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Colorado County Board Criticizes BLM Oil Shale Plan

As part of what is supposed to be a three-state, multi-county action eventually, Garfield County commissioners in Colorado approved a joint resolution Monday that is highly critical of federal Bureau of Land Management (BLM) scaled-back plans for oil shale development.

Rifle City, CO, is also considering a statement on the BLM's latest action, and it has set a meeting to hear from the public and take action on April 25.

The joint resolution is being pushed by 13 counties in Colorado, Utah and Wyoming and drew more than two hours of public comments in Glenwood Springs, CO, most of which were supportive of the BLM changes from a 2008 version of the plan. The new plan reduces the overall federal acreage opened up potentially in the three states to 500,000 acres, including a smaller chunk, slightly less than 36,000 acres, in northwest Colorado.

County commissioners supporting the resolution defended its perceived "negative" tone because they feel the federal agency is listening too closely to "anti oil-shale and pro-wilderness groups" rather than working more closely with local government and the oil/gas industry to reap the economic advantages and still protect the environment.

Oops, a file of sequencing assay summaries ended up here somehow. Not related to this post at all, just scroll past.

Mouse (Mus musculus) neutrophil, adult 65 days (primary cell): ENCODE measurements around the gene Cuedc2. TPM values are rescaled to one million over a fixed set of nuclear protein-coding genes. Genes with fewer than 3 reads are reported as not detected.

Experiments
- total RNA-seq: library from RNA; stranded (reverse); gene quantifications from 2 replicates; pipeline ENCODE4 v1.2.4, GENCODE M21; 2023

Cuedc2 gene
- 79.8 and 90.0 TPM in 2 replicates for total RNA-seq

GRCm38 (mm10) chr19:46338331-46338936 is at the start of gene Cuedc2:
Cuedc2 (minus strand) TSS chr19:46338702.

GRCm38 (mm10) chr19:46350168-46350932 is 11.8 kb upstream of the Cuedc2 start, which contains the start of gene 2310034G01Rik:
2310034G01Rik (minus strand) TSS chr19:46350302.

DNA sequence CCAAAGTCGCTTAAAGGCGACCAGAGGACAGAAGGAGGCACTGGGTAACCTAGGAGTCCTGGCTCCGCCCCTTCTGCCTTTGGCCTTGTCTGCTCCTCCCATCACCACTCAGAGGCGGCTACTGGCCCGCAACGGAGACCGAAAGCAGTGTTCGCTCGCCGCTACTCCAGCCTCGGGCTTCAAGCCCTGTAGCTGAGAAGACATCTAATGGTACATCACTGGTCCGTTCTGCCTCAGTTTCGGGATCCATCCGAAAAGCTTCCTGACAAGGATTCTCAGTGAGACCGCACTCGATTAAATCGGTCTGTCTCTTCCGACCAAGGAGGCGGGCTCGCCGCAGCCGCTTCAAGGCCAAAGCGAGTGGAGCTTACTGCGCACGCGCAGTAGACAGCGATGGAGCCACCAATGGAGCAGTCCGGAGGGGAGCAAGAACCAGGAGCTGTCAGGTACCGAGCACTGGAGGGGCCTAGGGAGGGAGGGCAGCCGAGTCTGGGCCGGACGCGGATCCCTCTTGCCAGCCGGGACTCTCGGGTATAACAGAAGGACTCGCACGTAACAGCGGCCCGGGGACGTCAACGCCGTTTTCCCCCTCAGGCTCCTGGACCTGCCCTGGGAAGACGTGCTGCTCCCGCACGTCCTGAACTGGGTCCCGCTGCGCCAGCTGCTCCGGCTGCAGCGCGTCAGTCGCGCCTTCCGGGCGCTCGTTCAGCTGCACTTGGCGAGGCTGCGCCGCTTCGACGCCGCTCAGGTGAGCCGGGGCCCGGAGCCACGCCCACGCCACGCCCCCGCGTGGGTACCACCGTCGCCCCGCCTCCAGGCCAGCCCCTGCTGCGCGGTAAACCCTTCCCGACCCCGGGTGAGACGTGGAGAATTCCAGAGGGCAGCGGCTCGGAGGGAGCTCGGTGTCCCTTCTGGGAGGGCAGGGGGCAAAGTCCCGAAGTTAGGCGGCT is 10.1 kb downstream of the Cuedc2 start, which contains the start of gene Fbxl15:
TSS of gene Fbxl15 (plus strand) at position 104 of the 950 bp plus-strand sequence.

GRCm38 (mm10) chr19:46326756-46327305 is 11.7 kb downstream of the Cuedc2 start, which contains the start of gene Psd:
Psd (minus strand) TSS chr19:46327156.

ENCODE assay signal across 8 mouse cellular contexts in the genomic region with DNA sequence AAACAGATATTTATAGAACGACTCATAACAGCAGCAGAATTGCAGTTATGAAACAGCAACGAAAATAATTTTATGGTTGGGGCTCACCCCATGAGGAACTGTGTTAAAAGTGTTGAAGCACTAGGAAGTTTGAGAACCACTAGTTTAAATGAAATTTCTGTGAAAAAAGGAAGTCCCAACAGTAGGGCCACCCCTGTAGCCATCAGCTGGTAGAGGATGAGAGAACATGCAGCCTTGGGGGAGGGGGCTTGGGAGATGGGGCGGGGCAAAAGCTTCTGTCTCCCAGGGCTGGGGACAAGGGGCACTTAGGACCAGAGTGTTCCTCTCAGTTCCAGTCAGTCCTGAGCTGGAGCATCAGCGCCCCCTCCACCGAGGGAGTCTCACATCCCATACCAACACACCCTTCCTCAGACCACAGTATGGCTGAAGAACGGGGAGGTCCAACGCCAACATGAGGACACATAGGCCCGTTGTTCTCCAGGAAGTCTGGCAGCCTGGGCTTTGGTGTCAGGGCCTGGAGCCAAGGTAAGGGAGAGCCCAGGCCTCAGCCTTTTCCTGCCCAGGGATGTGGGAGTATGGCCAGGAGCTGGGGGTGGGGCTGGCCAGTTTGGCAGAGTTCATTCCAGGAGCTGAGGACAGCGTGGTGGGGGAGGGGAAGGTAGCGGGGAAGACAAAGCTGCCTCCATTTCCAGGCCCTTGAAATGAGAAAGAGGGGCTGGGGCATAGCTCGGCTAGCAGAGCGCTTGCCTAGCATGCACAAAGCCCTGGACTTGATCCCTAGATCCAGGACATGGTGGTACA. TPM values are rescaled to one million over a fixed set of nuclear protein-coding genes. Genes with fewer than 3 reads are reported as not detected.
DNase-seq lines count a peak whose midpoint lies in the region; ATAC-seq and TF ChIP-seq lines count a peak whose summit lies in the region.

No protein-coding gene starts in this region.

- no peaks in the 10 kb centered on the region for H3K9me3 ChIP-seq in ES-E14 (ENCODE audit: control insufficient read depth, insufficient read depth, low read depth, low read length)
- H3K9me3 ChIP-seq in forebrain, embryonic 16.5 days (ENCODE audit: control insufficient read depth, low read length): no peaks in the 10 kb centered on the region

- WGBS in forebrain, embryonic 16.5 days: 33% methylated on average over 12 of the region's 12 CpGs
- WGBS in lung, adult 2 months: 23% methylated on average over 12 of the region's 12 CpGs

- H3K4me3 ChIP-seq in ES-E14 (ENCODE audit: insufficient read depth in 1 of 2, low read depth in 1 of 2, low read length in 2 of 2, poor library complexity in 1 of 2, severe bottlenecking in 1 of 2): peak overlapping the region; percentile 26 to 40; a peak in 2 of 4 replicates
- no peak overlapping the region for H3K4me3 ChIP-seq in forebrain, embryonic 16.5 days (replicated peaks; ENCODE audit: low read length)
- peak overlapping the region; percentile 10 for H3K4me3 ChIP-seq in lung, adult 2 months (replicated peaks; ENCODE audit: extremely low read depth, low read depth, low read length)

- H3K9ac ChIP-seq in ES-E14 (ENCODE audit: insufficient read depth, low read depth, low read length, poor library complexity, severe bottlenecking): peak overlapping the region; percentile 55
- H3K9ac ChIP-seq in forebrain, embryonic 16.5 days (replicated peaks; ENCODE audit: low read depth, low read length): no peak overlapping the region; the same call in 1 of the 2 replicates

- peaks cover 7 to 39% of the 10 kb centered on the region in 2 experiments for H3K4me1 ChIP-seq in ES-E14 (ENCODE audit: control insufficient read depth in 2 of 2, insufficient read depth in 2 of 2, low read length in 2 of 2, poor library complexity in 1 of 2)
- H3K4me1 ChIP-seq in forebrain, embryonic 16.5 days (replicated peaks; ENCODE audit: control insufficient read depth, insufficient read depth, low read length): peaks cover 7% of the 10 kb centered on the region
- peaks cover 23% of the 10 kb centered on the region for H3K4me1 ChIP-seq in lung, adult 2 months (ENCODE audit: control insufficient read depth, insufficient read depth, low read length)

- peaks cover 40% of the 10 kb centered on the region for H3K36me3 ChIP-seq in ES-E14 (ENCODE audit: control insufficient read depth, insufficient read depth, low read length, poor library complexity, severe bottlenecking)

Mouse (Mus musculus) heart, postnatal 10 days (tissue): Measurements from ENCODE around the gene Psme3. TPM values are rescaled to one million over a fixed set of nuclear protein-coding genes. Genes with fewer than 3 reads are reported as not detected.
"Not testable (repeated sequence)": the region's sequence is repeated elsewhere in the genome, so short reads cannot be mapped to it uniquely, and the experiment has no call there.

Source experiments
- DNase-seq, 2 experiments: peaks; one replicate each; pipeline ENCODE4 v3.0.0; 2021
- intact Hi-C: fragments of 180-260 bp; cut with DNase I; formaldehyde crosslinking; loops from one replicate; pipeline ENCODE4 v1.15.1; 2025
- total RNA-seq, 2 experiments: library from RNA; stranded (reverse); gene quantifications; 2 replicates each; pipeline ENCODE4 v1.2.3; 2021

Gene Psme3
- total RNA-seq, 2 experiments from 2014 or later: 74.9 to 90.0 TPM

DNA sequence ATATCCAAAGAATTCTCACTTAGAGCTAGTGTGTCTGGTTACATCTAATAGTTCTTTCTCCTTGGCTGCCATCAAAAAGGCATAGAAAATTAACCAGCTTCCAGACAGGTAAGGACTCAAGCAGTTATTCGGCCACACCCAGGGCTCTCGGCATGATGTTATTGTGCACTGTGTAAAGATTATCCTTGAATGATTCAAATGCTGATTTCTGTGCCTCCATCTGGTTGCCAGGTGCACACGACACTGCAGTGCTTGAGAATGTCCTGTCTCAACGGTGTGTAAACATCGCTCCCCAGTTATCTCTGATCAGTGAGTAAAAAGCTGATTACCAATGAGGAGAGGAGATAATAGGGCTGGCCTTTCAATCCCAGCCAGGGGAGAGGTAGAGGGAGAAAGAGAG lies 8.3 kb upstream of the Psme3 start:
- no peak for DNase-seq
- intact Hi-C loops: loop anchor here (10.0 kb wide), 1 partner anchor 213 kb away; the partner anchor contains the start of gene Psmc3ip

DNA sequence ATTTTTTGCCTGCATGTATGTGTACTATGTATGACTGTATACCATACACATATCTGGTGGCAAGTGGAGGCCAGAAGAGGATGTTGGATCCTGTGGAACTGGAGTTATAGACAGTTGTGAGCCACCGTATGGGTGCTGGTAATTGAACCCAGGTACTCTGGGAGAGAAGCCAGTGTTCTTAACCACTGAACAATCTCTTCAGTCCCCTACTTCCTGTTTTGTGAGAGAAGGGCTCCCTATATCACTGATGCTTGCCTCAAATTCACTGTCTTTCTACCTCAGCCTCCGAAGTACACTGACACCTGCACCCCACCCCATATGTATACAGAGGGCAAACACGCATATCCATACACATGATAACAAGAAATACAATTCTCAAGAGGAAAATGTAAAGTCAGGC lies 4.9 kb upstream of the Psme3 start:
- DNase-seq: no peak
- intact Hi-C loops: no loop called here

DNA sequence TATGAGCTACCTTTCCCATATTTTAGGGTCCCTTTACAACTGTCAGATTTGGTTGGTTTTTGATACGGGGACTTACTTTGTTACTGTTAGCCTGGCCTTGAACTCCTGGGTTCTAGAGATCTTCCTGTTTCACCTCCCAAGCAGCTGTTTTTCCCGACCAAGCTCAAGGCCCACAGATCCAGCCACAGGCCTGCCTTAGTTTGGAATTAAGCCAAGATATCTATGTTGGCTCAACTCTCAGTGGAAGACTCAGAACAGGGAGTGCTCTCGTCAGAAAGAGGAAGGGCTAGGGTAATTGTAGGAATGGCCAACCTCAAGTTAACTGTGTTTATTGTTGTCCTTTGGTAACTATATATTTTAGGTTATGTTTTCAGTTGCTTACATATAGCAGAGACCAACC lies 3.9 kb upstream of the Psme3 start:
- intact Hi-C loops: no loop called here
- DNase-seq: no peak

Earlier this year, BLM issued a draft proposal, cutting in half the public lands that could be made available in three western states and limiting activities to early research and development projects for oil shale and tar sands resources (see Shale Daily, Feb. 6).

In a Draft Programmatic Environmental Impact Statement (PEIS) the preferred alternative would make 461,965 acres (35,308 acres in Colorado; 252,181 acres in Utah; and 174,476 acres in Wyoming) available for research and development of oil shale, and 91,045 acres in eastern Utah available for activities related to tar sands.

Garfield officials made selective changes in the resolution language to "tone it down" in regard to the degree of maturity in the ongoing industrywide oil shale research. They were uncomfortable with labeling oil shale technology and economics as "proven beyond a doubt." The assertion that it requires no consumption of water was also left out.

"I'm not totally sure that it has been proven to be economically feasible," said Commissioner Mike Samson in local news media reports. "And some of the extraction processes do require a lot of water."

Oil shale is not the same as shale oil. Oil shale comes from kerogen-rich rocks closer to the surface than shale oil formations. The rocks have to be heated to extremely high temperatures to convert the kerogen into oil. The economics and environmental concerns of oil shale are considerably different from those of shale oil.

Research and development are the appropriate first steps for public lands in Colorado, Utah and Wyoming that are believed to hold oil shale and tar sands resources, the PEIS said. BLM could issue a commercial lease after a lessee satisfies the conditions of its research, development and demonstration lease and meets all federal regulations for conversion to a commercial lease.

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